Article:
Medical Technology

Stents used in Angioplasty



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The Food and Drug Administration (FDA) has approved Medtronic Inc's new "baby" Integrity; a new, more flexible, artery-bracing bare metal stent.

The world's largest medical device maker Medtronic Inc., based in Findley, MN reports that that the new stent, made from continuous sinusoid technology, will eventually lead to the development of breakthrough devices like polymer-free drug filled stents (DFS).

The first FDA approved stent was developed in 1994 and immediately became a popular and preferred treatment for blocked coronary arteries, side-effects and issues with restenosis often requiring emergency coronary artery bypass graphing (CABG) not withstanding.  In 2004 FDA approval of paclitaxel-eluding stents (DES), metal stents which release a drug designed to limit the growth of neointimal scar tissue reducing the risk of restenosis jumped ahead as the new best treatment for arterial blockage.

Coronary artery disease is a condition in which plaque, made up of fat, cholesterol, calcium and other substances, builds up inside the coronary arteries and is also known as atherosclerosis.  Plaque narrows the arteries and reduces blood flow to your heart muscle making it more likely that blood clots will form in your arteries, partially or completely blocking blood flow.

During the procedure, angioplasty, a catheter is threaded into a small incision in the groin and up into the patient's artery where a balloon inflates crushing the plaque and the stent is squeezed into place.  Stents are mesh-metal tubes designed to hold arteries open after they have been cleared of the plaque.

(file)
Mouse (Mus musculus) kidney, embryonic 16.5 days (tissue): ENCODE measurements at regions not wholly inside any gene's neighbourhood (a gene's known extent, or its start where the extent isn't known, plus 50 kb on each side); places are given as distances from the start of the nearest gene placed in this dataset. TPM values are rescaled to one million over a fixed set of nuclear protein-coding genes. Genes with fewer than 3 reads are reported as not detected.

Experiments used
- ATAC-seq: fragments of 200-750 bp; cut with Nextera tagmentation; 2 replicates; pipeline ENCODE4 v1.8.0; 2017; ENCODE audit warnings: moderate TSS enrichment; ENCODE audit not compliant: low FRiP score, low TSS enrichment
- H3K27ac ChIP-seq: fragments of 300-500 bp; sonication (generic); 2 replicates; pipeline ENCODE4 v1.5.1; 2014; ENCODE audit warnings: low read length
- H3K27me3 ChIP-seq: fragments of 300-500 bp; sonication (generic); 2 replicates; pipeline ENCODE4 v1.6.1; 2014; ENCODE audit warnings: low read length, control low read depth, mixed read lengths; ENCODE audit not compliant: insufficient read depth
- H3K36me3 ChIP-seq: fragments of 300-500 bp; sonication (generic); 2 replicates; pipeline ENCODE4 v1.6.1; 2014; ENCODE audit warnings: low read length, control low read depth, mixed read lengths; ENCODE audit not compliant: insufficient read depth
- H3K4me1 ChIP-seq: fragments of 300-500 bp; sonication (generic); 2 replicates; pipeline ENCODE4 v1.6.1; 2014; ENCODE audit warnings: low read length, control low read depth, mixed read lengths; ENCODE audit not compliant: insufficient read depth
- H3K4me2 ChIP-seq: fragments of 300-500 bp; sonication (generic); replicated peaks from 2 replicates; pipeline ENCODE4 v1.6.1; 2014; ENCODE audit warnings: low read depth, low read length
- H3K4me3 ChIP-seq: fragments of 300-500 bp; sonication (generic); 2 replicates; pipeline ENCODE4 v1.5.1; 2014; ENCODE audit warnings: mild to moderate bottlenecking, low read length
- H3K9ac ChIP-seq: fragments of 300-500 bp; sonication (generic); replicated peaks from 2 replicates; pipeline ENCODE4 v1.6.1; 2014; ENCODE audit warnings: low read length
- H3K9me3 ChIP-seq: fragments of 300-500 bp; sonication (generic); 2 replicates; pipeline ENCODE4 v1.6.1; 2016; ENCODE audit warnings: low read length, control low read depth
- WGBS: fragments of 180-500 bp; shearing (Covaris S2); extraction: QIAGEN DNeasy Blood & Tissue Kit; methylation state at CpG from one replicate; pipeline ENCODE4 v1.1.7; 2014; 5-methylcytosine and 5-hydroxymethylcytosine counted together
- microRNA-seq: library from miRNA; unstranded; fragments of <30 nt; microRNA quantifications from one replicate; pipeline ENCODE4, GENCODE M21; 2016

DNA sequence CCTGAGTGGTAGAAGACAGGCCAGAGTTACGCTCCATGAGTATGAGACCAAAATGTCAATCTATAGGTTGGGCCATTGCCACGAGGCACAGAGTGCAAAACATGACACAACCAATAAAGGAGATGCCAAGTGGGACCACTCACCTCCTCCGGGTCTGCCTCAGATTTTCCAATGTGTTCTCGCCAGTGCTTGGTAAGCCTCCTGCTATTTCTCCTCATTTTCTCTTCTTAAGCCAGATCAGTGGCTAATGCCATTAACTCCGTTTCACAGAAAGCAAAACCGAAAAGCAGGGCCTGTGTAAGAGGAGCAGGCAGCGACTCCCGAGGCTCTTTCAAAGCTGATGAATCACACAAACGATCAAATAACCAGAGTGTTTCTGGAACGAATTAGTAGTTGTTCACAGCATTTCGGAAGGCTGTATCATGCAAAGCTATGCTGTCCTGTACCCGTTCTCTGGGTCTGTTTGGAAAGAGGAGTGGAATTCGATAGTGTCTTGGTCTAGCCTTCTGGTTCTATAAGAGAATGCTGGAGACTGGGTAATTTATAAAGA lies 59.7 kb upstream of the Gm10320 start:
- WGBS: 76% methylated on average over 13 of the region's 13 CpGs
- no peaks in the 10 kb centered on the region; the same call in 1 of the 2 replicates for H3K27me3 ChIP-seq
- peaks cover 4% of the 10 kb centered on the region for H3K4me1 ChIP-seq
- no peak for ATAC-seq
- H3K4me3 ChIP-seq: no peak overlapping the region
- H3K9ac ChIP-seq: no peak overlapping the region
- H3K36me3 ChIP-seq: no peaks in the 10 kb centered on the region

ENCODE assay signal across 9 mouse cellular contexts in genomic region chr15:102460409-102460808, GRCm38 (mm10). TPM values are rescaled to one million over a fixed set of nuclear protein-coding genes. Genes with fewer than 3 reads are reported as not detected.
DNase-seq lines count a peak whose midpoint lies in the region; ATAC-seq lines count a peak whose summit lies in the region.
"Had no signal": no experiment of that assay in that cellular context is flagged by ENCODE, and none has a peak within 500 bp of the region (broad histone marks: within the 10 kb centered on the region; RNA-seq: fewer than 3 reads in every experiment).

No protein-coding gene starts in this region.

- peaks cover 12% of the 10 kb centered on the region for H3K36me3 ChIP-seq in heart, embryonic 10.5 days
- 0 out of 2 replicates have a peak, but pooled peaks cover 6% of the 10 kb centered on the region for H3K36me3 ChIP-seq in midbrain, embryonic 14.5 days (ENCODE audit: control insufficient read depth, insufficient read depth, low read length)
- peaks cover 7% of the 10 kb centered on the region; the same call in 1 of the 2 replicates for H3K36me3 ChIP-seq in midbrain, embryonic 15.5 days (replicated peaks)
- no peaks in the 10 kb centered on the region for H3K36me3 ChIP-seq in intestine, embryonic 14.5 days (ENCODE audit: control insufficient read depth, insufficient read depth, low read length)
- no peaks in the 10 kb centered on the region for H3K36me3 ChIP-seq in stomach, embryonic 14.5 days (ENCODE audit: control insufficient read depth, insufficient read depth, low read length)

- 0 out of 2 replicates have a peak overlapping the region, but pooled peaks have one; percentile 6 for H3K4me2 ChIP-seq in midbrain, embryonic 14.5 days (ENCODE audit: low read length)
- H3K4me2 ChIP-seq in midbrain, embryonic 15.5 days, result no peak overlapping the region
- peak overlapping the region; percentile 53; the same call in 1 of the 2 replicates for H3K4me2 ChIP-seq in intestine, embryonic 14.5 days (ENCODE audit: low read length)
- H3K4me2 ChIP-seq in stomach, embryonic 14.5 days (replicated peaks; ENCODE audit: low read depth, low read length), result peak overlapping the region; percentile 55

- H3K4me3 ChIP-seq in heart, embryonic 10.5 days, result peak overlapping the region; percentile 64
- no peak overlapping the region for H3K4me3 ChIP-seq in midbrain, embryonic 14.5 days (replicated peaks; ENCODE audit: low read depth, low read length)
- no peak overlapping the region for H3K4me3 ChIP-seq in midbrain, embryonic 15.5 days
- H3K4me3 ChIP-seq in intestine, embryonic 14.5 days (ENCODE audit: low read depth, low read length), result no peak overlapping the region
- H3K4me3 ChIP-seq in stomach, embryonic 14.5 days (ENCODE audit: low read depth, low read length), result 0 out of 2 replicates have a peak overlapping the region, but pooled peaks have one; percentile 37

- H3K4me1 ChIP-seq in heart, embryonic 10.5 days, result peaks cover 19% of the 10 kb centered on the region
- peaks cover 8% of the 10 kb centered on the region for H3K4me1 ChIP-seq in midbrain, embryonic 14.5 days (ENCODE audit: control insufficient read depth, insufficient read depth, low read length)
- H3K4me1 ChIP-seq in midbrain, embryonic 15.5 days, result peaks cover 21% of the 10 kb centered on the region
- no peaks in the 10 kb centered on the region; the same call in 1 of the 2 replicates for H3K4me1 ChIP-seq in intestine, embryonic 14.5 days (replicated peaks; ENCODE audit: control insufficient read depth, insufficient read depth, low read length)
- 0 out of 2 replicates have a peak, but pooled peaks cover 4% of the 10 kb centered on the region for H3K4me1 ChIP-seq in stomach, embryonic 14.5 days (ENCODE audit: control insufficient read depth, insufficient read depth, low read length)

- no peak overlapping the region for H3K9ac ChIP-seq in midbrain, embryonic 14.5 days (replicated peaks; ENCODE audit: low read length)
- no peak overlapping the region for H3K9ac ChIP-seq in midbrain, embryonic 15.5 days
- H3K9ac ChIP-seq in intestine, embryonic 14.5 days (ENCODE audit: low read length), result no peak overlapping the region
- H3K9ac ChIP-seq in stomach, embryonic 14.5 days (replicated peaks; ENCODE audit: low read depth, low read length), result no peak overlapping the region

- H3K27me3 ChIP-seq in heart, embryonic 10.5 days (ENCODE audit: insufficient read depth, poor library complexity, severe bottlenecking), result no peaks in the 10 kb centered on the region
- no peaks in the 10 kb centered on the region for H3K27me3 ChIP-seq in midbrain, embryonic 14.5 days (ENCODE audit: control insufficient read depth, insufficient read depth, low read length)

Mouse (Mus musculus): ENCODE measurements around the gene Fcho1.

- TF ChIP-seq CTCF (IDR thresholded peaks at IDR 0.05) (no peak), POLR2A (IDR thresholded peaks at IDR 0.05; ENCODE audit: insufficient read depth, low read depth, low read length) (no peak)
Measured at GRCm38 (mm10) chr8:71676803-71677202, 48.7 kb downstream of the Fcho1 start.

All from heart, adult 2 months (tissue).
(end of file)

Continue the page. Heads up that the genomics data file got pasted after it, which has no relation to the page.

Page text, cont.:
Unique to the Integrity is the continuous sinusoid technology enabling the stent to be made from a single wire rather than a flexible spring, allowing doctors to deliver the stent which conforms better to vessel walls without compromising the strength of the device.

Currently, DES stents contain polymer coating, which can degrade causing inflammation, poor healing and clotting.  Today, scientists are researching bioreabsorbable materials that can safely break down in the body.

With the help of nanotechnology, scientists are developing metal coatings with tiny holes to better control the drugs release into the arterial wall.  This technology is expected to allow cells to absorb higher concentrations of the drug over time, further reducing restenosis and the need for the oral anti-clogging medication Plavix.

“Clinicians clearly appreciate the superior deliverability of the Integrity stent,” Sean Salmon, Vice President and General Manager of Medtronic’s coronary and peripheral division, said in a statement. “They are also intrigued at what else might be possible with continuous sinusoid technology, including the potential for a drug filled stent, which could obviate the need for a polymer to regulate drug elution by using holes on the surface of a hollow tube.”

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